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Ombudsman releases 15 new investigation reports

'These complaints about municipal administration are reflective of the issues Manitobans raise with our office about local government,' Acting Ombudsman Mel Holley says.

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'These complaints about municipal administration are reflective of the issues Manitobans raise with our office about local government,' Acting Ombudsman Mel Holley says.

Manitoba’s Ombudsman has posted 15 new investigation reports on its website, five under The Ombudsman Act and 10 under The Freedom of Information and Protection of Privacy Act (FIPPA).

"These complaints about municipal administration are reflective of the issues Manitobans raise with our office about local government," Acting Ombudsman Mel Holley said in a news release this morning.

"We hope that by posting these Ombudsman Act web reports we'll start to build a body of knowledge about best practices in government administration that everyone can benefit."

The following five investigation reports under The Ombudsman Act are:

  • Two reports about the Town of Neepawa. In one case, an allegation was made that a councillor placed himself in a conflict of interest, in another, concerns were raised about both a council meeting agenda and the in-camera portion of a council meeting.
  • A third report results from a complaint about the Rural Municipality of Alexander where an allegation was made that council did not correctly interpret and fairly enforce its zoning by-law. The ombudsman found that the complainant in this case had been treated unreasonably. As the matter could not be informally resolved, the Ombudsman made three recommendations to the municipality.
  • The fourth report details a complaint made by a landowner about council's decision to deny a conditional use request for the construction of a residence on agricultural land in the Rural Municipality of Saskatchewan. Although the Ombudsman did not make a recommendation, he suggested that the municipality (and all municipalities) issue reasons for their decisions.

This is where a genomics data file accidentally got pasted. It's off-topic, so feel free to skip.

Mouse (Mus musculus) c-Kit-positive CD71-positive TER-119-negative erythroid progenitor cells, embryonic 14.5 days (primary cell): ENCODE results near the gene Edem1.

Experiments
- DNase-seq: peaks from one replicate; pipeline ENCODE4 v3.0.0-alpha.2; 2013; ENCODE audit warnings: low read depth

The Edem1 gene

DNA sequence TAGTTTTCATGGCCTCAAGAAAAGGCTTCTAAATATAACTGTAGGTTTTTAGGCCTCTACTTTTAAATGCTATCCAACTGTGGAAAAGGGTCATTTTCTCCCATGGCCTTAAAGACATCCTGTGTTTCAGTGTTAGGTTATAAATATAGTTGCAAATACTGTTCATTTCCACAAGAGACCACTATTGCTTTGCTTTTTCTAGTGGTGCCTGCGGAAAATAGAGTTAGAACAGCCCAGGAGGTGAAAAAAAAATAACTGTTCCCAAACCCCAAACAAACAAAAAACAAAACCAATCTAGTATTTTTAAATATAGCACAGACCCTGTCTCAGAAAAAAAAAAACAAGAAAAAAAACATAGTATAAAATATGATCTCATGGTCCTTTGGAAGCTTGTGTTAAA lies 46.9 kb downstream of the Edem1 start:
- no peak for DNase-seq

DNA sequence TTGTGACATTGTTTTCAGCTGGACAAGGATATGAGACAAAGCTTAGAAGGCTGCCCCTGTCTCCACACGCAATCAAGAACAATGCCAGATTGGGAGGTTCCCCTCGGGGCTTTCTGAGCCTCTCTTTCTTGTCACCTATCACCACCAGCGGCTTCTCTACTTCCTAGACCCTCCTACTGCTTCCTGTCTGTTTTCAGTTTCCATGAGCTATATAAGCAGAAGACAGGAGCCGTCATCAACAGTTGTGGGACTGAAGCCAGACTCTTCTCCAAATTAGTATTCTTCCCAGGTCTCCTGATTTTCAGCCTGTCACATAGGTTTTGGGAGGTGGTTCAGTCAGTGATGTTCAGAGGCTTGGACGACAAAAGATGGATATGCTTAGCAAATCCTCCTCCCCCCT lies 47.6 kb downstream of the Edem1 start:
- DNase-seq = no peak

• The fifth report concerns a complaint about the Rural Municipality of Macdonald where the complainant believed that the RM had unfairly denied two variance applications for subdivision of his land, and that the public hearing held to consider the applications was procedurally unfair. Similar to the RM of Saskatchewan case, the Ombudsman did not make recommendations, but identified that the absence of reasons for the RM's decisions contributed to the complainant's perception that he was treated unfairly.

The Ombudsman Act reports are here.

Six of the FIPPA reports posted are about the City of Winnipeg and four relate to the rural municipalities of Ritchot, Rosser, Woodlands, and the Town of The Pas.

Holley said FIPPA investigation reports can provide the public and public bodies (subject to FIPPA) greater insight into how Manitoba Ombudsman interprets and applies the legislation and resolves complaints in situations where recommendations are not needed.

The following 10 investigation reports under FIPPA are:

  • City of Winnipeg (Corporate Support Services Department) - refusal of access to invoices paid to various real estate companies on the basis that disclosure could be harmful to third party business interests and to the city's financial interests.
  • City of Winnipeg (Fire Paramedic Services Department) - refusal of access to records about traffic effects of new fire hall at Route 90 and Portage Avenue on the basis that disclosure could be harmful to third party business interests and could reveal analyses and recommendations developed for the city.
  • City of Winnipeg (Golf Services) - refusal of access to records about finances of city golf courses.
  • City of Winnipeg (Winnipeg Police Service) - concerns about the proposed approach to searching for email records mentioning the applicant or his organization.
  • City of Winnipeg (Winnipeg Police Service) - refusal of access in part to records relating to a photo-radar enforcement report.
  • City of Winnipeg (Winnipeg Transit) - various aspects of handling of four requests for information about operating expenses and advertising on buses.
  • Rural Municipality of Ritchot - refusal of access in part to records about development plans and water and wastewater treatment management.
  • Municipality of Rosser - adequacy of search for email and other electronic records referring to the complainant.
  • Rural Municipality of Woodlands - refusal of access to records of animal unit verification counts for a specified hog operation, on the basis that disclosure could be harmful to the third party's business interests.
  • Town of The Pas - refusal of access to water fluoridation study on the basis that disclosure would reveal deliberations of an "in camera" meeting of the town council.

The FIPPA reports are available here (under "Access Reports").

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